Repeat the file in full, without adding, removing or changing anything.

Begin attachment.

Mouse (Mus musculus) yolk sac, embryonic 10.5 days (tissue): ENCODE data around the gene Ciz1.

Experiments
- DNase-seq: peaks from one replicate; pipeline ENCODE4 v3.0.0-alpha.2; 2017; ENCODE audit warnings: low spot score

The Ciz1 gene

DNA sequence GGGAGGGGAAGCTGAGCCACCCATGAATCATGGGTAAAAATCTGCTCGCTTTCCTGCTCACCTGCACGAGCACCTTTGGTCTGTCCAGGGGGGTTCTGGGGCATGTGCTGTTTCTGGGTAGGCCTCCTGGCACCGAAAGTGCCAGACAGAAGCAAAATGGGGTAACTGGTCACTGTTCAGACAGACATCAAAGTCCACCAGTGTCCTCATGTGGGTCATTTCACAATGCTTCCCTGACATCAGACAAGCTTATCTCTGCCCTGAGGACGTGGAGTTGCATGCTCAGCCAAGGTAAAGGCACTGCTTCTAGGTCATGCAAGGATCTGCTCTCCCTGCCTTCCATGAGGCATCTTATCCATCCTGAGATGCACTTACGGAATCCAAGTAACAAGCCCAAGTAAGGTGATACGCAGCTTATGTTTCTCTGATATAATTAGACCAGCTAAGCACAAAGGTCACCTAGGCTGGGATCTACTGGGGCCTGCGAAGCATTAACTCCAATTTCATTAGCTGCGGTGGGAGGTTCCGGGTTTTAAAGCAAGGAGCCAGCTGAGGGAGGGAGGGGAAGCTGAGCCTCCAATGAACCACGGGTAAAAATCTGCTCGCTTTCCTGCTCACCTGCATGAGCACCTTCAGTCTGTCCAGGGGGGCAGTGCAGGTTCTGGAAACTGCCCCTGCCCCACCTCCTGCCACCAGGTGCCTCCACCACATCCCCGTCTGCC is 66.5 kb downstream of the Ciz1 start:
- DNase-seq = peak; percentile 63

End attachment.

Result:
Mouse (Mus musculus) yolk sac, embryonic 10.5 days (tissue): ENCODE data around the gene Ciz1.

Experiments
- DNase-seq: peaks from one replicate; pipeline ENCODE4 v3.0.0-alpha.2; 2017; ENCODE audit warnings: low spot score

The Ciz1 gene

DNA sequence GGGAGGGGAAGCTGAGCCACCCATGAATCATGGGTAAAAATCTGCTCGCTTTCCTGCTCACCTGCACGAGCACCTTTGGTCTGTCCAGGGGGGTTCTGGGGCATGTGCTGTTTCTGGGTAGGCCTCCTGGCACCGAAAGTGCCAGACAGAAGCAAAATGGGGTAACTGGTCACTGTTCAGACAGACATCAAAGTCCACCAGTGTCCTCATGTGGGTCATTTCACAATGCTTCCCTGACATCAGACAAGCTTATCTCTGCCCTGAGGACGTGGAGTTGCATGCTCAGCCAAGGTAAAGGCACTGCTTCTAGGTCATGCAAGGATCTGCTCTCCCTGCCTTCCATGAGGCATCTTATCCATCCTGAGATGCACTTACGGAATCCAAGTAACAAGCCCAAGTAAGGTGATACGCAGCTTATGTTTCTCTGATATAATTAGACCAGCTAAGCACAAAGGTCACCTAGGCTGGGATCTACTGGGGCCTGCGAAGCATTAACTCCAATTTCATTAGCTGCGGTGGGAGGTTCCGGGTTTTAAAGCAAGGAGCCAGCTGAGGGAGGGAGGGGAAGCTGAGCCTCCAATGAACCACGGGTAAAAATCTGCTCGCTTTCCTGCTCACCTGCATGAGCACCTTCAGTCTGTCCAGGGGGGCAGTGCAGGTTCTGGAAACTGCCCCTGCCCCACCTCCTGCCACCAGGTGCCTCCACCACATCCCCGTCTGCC is 66.5 kb downstream of the Ciz1 start:
- DNase-seq = peak; percentile 63